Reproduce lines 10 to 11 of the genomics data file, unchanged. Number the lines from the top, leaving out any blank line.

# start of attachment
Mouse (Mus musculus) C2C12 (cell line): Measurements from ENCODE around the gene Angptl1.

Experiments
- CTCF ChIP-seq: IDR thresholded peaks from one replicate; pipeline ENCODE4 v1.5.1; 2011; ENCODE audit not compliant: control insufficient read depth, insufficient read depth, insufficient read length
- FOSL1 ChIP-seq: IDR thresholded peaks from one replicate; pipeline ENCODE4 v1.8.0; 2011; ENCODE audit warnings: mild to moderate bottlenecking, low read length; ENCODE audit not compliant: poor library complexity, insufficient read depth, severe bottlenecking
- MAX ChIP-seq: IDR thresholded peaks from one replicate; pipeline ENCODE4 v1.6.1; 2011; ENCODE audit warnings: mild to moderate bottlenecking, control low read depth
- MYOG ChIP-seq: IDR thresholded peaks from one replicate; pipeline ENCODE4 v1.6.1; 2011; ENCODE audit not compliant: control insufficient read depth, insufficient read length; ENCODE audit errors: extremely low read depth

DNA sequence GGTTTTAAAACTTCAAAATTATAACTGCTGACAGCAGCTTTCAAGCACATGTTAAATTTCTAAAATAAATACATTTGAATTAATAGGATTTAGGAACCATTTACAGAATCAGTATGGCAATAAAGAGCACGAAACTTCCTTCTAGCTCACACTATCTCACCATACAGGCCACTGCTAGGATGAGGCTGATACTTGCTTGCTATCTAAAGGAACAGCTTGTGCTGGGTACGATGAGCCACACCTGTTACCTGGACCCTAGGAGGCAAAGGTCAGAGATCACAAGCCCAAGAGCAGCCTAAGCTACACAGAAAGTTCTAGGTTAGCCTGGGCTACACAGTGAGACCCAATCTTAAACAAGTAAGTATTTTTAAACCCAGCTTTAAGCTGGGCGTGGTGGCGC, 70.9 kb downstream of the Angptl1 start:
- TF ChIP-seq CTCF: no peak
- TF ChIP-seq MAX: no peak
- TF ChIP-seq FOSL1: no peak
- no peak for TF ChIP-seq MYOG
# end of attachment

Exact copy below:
- TF ChIP-seq FOSL1: no peak
- no peak for TF ChIP-seq MYOG